HARTFORD, Conn. (WTNH) — A lot of attention has been on holding utilities accountable after tropical storms knocked out power to hundreds of thousands in the state over the summer.
Wednesday night, lawmakers debated bills targeting Eversource and United Illuminating that have bipartisan support.
Just after 10:30 p.m., the news came down that the CT House of Representatives overwhelmingly passed the Energy Bill: 136 to 4, with 11 not voting.
During the special session — which began Tuesday — lawmakers took special aim at the utilities, in particular the electric companies. That’s because after major storms hit the state over the summer, hundreds of thousands of CT residents were left without electricity for days during Tropical Storm Isaias. For some, they were out of power for over a week and lost a lot of food and medicine due to spoilage.
Now, lawmakers are standing up for the customers.
“Eversource sent out a rate increase to its customers in the middle of the COVID-19 pandemic,” State Rep. Charles Ferrero (R-Orange) told News 8 on Wednesday.
Eversource customers are angry at the rate increases, angry at long-term power outages where they lost food and medicine, and angry there is no accountability for the utilities.
Lawmakers on both sides of the aisle have been listening and are putting forth legislation that will reimburse customers $250 for groceries and medicines lost in a power outage lasting longer than 96 hours. They will also be getting a break on their bill.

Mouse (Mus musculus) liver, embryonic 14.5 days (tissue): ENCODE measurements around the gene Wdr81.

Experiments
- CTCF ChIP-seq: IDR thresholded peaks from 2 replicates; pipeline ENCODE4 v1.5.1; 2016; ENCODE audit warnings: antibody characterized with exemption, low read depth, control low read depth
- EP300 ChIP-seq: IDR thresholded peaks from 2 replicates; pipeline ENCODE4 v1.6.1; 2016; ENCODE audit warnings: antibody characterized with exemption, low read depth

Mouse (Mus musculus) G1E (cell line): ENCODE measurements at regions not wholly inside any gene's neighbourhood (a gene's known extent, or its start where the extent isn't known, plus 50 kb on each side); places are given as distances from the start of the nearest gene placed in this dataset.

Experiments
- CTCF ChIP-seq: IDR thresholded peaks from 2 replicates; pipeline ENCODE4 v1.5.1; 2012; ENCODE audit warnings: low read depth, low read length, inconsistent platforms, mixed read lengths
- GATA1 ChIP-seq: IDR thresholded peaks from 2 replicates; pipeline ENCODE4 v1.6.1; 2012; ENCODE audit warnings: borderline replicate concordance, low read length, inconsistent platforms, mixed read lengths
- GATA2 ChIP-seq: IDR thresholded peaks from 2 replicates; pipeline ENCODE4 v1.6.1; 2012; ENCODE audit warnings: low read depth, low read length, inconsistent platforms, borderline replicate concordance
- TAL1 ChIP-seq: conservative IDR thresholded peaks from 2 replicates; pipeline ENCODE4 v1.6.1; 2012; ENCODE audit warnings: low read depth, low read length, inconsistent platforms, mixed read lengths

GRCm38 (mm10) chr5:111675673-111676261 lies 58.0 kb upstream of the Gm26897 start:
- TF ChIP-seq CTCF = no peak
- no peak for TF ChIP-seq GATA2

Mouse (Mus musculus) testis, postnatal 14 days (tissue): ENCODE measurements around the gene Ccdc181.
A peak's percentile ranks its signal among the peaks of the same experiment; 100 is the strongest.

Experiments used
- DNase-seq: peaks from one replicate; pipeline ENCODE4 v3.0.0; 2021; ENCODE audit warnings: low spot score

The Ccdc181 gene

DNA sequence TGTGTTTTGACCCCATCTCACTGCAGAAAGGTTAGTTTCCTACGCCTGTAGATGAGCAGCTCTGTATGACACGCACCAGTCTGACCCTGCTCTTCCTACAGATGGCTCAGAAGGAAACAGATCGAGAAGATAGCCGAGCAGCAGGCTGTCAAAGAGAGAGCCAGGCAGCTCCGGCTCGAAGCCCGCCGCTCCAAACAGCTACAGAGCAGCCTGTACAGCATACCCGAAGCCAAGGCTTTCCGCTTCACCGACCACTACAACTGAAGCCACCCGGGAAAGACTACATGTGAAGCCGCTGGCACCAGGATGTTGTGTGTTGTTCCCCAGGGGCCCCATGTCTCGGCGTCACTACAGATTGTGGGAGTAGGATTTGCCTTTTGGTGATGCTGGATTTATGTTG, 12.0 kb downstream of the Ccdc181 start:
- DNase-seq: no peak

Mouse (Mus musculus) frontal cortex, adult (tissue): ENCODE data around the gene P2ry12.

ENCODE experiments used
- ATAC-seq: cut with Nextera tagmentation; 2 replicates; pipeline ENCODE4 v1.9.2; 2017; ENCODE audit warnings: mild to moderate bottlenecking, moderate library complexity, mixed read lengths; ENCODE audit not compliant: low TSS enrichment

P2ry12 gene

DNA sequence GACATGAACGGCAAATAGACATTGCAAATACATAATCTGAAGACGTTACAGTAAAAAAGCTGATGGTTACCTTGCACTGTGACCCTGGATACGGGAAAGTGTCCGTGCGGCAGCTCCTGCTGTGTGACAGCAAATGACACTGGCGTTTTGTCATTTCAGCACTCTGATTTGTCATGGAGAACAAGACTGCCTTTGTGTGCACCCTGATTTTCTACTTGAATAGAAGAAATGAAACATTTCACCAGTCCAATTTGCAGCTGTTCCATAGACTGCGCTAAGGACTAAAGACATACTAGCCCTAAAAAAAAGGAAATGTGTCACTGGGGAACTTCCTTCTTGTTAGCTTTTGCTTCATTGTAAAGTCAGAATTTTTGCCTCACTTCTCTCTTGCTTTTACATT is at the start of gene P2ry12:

“If the power is out for more than 96 hours, there will be a $25 per diem (per day) credit,” explained Rep. Ferraro.
As lawmakers go back-and-forth debating the bill, they are talking not only about reimbursing customers for outages and food, but they’re also talking about holding the power companies accountable, making sure they do a good job.
State Rep. David Arconi (D-Danbury) explained, “We are shifting to performance space framework to better hold our utilities accountable. we are paying higher rates here in the state and it’s time we start getting value back.
Lawmakers say this is a long time coming, and in the past when there have been power outages there’s been way too much talk and not enough action.
“We have had panels we have had this, but we have never been able to get something like this across the finish line,” Rep. Arconti added. “And I don’t think this is the end but the beginning, the way I look at it, to hold them accountable. “
This is not just for the electric companies, but for the gas companies and water companies: all the utilities. The idea is to look out for the customer, the little guy, because there’s not much they can do when the power goes out and they approach the utility company about the loss of food.